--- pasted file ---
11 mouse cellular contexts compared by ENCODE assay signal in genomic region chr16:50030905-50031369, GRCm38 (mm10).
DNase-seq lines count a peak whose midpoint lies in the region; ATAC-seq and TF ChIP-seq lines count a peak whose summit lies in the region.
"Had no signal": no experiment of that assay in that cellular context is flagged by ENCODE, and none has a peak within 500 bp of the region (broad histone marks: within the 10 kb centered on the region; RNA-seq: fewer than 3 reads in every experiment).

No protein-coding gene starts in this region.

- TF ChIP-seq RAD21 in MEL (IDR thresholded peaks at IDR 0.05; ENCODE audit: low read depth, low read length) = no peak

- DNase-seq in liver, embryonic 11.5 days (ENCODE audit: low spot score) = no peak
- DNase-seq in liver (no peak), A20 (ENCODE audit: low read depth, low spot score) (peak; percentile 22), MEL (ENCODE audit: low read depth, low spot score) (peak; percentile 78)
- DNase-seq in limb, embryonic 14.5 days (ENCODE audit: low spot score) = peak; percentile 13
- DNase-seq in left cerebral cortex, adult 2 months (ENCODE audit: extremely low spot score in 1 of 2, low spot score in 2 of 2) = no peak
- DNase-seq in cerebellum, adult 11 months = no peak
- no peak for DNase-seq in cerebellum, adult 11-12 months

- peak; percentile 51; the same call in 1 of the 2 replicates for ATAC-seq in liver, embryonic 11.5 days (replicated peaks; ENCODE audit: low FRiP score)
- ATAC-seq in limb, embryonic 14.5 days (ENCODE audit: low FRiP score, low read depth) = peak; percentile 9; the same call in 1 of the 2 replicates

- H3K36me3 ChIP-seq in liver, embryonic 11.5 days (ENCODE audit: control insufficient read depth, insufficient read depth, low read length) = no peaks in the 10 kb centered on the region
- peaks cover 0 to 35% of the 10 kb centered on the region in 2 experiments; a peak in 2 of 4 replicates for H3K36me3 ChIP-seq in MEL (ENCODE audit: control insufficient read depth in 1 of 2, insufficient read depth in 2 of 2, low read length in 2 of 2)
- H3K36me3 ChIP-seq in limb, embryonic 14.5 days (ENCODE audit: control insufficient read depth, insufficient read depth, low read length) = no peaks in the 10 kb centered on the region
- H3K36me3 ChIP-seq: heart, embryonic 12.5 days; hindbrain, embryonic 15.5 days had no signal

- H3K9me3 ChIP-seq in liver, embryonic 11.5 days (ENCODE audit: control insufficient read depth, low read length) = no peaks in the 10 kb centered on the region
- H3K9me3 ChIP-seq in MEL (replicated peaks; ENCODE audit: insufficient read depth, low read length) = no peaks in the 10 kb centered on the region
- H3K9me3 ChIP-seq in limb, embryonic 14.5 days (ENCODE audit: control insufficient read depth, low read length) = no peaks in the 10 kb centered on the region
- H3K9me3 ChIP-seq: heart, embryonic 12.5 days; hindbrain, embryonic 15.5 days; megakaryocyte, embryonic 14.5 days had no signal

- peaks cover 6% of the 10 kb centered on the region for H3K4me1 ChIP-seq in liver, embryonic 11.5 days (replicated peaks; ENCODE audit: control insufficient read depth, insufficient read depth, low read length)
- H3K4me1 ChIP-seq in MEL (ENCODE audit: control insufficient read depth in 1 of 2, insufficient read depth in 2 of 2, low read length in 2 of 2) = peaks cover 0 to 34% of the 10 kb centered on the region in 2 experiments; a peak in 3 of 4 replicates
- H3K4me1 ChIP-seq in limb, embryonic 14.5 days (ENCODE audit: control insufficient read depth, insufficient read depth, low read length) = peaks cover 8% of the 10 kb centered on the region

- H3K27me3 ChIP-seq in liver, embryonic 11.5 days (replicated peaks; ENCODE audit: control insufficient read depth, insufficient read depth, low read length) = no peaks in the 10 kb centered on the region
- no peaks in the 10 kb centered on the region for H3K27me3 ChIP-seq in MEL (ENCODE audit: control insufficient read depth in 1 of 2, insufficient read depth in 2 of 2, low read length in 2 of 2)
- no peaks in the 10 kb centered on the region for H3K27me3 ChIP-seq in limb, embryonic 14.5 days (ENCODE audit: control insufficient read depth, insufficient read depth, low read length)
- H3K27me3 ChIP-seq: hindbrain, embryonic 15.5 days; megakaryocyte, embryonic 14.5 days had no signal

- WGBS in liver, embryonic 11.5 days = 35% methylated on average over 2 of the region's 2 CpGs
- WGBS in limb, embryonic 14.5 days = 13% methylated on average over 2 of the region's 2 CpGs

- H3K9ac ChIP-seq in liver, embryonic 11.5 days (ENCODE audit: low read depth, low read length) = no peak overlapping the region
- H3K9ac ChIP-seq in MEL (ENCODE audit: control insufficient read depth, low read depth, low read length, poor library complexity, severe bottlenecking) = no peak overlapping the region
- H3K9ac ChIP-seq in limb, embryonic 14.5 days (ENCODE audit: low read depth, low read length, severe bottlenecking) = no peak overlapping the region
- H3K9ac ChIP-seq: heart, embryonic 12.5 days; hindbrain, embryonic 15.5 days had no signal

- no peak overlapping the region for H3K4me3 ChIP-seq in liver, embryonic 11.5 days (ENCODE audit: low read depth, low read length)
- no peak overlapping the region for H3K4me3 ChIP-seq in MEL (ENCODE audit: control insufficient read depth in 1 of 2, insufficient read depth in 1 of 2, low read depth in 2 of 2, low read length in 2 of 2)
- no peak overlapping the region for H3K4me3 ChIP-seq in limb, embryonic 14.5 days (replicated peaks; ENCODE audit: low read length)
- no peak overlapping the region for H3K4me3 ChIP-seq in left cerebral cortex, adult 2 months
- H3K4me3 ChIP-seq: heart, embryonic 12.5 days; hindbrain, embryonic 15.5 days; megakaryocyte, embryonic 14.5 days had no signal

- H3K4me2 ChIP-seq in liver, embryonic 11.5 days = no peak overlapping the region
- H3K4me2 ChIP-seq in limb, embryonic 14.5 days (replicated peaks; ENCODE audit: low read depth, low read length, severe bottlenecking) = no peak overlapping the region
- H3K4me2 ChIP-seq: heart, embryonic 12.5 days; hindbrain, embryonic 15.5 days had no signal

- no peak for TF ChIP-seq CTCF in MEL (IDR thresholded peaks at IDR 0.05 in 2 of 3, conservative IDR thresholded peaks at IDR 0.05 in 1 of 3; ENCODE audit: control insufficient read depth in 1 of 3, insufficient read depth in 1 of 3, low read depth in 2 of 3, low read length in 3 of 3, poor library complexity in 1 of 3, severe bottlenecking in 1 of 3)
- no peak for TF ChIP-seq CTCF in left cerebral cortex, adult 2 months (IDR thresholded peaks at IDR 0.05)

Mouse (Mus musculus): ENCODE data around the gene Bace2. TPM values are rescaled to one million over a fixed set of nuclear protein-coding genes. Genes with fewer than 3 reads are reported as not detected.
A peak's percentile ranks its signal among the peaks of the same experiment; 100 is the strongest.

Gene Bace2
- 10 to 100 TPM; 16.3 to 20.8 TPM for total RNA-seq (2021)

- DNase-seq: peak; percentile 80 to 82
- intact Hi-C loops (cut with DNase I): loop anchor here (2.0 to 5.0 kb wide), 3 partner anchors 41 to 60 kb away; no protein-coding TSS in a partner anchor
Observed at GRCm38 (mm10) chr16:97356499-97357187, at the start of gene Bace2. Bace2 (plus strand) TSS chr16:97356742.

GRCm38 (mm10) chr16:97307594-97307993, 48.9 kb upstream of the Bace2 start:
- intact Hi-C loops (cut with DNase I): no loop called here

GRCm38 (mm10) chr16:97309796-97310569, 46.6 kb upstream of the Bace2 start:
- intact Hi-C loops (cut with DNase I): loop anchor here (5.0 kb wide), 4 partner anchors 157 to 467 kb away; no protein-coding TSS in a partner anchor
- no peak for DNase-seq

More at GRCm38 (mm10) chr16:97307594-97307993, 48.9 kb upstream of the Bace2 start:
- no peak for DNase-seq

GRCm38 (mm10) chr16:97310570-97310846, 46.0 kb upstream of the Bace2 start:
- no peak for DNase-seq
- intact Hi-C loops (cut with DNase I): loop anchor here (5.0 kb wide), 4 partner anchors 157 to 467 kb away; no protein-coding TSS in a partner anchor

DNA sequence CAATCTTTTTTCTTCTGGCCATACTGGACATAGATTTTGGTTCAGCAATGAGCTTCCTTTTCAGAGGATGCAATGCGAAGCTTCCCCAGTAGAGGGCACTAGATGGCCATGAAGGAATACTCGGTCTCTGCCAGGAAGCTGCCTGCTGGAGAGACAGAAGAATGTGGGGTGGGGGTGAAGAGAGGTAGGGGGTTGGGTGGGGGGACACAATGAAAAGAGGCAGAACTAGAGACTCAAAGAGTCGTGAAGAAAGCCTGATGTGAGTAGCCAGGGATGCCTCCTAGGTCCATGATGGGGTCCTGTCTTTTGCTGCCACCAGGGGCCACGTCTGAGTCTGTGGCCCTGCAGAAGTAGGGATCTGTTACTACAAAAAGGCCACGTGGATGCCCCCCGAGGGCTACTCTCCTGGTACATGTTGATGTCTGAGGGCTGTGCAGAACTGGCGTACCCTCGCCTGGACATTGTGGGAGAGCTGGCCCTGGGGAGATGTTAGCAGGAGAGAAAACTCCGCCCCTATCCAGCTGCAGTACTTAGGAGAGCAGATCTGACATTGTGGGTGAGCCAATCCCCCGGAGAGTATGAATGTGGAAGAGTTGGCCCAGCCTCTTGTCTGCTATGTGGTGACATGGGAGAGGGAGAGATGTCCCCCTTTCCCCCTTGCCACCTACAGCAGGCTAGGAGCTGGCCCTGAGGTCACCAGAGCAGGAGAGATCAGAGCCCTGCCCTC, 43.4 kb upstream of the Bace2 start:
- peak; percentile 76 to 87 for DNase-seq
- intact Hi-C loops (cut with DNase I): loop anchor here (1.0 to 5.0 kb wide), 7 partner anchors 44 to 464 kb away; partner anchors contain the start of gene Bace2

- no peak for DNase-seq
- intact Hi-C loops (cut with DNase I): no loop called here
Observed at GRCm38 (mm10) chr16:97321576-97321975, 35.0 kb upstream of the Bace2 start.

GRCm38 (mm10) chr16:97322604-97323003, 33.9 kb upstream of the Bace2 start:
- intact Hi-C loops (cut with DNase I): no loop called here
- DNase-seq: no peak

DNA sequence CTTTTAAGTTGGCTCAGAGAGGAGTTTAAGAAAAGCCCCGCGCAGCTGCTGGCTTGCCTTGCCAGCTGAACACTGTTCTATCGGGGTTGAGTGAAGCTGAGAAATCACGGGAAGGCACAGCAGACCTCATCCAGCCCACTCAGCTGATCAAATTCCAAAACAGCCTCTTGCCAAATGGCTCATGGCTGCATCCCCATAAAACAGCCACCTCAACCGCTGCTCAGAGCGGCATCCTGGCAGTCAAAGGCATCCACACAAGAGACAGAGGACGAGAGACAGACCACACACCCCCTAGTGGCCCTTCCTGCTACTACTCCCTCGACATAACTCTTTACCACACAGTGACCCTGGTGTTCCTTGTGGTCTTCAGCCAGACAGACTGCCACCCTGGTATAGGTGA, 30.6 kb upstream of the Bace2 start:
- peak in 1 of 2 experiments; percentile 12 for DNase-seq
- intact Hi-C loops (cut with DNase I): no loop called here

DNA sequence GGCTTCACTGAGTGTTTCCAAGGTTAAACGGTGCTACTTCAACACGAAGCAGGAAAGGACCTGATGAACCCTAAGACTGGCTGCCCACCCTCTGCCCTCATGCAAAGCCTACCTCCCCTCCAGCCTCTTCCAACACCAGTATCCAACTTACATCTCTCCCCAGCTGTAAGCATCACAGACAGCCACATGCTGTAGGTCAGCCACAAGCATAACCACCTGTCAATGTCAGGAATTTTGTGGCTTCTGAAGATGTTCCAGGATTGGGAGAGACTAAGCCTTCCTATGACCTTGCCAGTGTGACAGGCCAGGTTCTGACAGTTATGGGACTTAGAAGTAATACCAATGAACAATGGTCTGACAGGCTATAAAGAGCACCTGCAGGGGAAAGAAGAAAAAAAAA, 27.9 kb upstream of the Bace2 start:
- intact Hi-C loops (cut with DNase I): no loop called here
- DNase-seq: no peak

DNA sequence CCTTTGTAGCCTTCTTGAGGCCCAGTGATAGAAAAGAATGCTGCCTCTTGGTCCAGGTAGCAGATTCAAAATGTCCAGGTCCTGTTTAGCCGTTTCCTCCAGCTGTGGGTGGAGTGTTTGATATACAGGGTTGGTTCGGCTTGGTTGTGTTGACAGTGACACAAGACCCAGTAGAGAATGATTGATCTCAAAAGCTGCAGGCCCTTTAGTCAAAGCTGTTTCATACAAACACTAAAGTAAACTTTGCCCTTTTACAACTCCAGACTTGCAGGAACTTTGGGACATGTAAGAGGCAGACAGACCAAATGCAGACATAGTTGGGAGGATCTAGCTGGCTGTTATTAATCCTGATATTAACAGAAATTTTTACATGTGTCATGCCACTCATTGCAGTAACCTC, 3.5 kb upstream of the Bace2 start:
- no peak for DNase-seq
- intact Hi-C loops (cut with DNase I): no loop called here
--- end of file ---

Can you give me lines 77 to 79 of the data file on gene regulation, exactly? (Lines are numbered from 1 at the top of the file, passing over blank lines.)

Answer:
DNA sequence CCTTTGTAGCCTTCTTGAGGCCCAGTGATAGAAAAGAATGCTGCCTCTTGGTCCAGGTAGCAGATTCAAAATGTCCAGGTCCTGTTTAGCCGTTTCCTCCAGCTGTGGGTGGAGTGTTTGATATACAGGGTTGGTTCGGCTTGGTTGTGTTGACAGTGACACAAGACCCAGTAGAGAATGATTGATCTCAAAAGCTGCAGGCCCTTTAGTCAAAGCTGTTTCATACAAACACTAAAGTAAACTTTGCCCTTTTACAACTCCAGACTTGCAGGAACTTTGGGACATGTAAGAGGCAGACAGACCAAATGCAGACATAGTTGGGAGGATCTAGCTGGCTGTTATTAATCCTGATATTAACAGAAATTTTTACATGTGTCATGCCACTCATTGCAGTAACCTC, 3.5 kb upstream of the Bace2 start:
- no peak for DNase-seq
- intact Hi-C loops (cut with DNase I): no loop called here